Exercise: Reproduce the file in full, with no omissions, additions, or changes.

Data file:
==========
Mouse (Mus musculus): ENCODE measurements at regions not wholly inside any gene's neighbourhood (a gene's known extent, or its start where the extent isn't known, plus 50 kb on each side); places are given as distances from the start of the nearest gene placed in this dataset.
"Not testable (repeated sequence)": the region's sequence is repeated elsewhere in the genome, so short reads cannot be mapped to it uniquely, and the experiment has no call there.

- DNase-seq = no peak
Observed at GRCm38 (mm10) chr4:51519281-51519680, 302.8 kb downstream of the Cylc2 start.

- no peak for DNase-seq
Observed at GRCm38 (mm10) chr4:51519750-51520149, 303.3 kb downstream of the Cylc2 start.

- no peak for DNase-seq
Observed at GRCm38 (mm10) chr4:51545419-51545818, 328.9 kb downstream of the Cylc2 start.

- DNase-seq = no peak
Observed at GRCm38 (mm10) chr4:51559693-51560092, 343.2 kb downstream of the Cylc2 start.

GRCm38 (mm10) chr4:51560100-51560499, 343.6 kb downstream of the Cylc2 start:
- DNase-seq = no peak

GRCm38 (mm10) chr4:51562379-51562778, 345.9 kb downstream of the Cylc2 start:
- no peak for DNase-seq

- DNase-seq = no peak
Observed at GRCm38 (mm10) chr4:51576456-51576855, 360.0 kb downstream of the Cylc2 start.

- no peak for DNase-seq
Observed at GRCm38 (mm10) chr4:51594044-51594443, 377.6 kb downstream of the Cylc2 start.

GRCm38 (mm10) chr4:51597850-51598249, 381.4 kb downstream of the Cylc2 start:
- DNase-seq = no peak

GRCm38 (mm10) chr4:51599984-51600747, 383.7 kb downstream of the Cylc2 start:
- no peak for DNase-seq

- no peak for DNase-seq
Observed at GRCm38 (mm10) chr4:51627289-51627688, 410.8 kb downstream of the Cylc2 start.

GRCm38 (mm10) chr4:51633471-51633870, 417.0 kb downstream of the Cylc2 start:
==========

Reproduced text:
Mouse (Mus musculus): ENCODE measurements at regions not wholly inside any gene's neighbourhood (a gene's known extent, or its start where the extent isn't known, plus 50 kb on each side); places are given as distances from the start of the nearest gene placed in this dataset.
"Not testable (repeated sequence)": the region's sequence is repeated elsewhere in the genome, so short reads cannot be mapped to it uniquely, and the experiment has no call there.

- DNase-seq = no peak
Observed at GRCm38 (mm10) chr4:51519281-51519680, 302.8 kb downstream of the Cylc2 start.

- no peak for DNase-seq
Observed at GRCm38 (mm10) chr4:51519750-51520149, 303.3 kb downstream of the Cylc2 start.

- no peak for DNase-seq
Observed at GRCm38 (mm10) chr4:51545419-51545818, 328.9 kb downstream of the Cylc2 start.

- DNase-seq = no peak
Observed at GRCm38 (mm10) chr4:51559693-51560092, 343.2 kb downstream of the Cylc2 start.

GRCm38 (mm10) chr4:51560100-51560499, 343.6 kb downstream of the Cylc2 start:
- DNase-seq = no peak

GRCm38 (mm10) chr4:51562379-51562778, 345.9 kb downstream of the Cylc2 start:
- no peak for DNase-seq

- DNase-seq = no peak
Observed at GRCm38 (mm10) chr4:51576456-51576855, 360.0 kb downstream of the Cylc2 start.

- no peak for DNase-seq
Observed at GRCm38 (mm10) chr4:51594044-51594443, 377.6 kb downstream of the Cylc2 start.

GRCm38 (mm10) chr4:51597850-51598249, 381.4 kb downstream of the Cylc2 start:
- DNase-seq = no peak

GRCm38 (mm10) chr4:51599984-51600747, 383.7 kb downstream of the Cylc2 start:
- no peak for DNase-seq

- no peak for DNase-seq
Observed at GRCm38 (mm10) chr4:51627289-51627688, 410.8 kb downstream of the Cylc2 start.

GRCm38 (mm10) chr4:51633471-51633870, 417.0 kb downstream of the Cylc2 start: